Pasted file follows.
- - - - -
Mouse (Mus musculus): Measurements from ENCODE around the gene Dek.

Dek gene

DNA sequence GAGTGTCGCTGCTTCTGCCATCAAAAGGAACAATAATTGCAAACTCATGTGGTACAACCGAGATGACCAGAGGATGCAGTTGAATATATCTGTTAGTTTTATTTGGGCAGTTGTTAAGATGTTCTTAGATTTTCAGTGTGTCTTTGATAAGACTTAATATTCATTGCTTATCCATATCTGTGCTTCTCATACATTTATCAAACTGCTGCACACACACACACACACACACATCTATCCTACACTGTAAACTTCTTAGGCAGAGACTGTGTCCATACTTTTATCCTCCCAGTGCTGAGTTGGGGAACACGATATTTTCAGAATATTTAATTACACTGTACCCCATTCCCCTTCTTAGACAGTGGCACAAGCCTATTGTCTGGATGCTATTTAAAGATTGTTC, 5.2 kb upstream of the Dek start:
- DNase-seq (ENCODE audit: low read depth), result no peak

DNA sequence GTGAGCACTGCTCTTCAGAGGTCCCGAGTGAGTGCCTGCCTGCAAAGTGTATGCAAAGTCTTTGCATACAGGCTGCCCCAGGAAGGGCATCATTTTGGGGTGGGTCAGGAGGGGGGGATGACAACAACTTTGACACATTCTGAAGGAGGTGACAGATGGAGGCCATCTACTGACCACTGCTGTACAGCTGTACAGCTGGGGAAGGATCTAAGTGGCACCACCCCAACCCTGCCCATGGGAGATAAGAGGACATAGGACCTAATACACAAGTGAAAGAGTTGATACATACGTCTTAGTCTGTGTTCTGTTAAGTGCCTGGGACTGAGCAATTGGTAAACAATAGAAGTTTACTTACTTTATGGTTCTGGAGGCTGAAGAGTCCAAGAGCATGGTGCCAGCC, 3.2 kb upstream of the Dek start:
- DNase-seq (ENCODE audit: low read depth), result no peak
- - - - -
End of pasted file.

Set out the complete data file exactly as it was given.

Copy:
Mouse (Mus musculus): Measurements from ENCODE around the gene Dek.

Dek gene

DNA sequence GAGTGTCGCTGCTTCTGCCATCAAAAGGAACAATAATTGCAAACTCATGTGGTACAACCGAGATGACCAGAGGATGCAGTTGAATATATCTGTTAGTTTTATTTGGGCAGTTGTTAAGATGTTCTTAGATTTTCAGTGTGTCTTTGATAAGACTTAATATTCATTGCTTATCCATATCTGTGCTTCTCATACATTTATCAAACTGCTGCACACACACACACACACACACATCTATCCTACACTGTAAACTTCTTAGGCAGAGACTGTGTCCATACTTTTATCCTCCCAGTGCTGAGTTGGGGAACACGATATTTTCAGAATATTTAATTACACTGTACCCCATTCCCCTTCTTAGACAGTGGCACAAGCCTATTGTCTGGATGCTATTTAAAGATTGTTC, 5.2 kb upstream of the Dek start:
- DNase-seq (ENCODE audit: low read depth), result no peak

DNA sequence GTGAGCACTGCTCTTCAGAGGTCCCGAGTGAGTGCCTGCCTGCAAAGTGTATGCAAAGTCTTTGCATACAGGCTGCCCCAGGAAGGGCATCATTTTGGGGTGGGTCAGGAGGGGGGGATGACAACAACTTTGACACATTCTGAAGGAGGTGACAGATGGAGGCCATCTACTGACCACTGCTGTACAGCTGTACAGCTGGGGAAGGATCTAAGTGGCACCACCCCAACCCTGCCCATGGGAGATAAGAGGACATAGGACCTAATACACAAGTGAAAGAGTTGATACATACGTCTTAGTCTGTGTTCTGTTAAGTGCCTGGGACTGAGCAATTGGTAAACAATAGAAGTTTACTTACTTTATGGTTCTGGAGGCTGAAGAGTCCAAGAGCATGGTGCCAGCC, 3.2 kb upstream of the Dek start:
- DNase-seq (ENCODE audit: low read depth), result no peak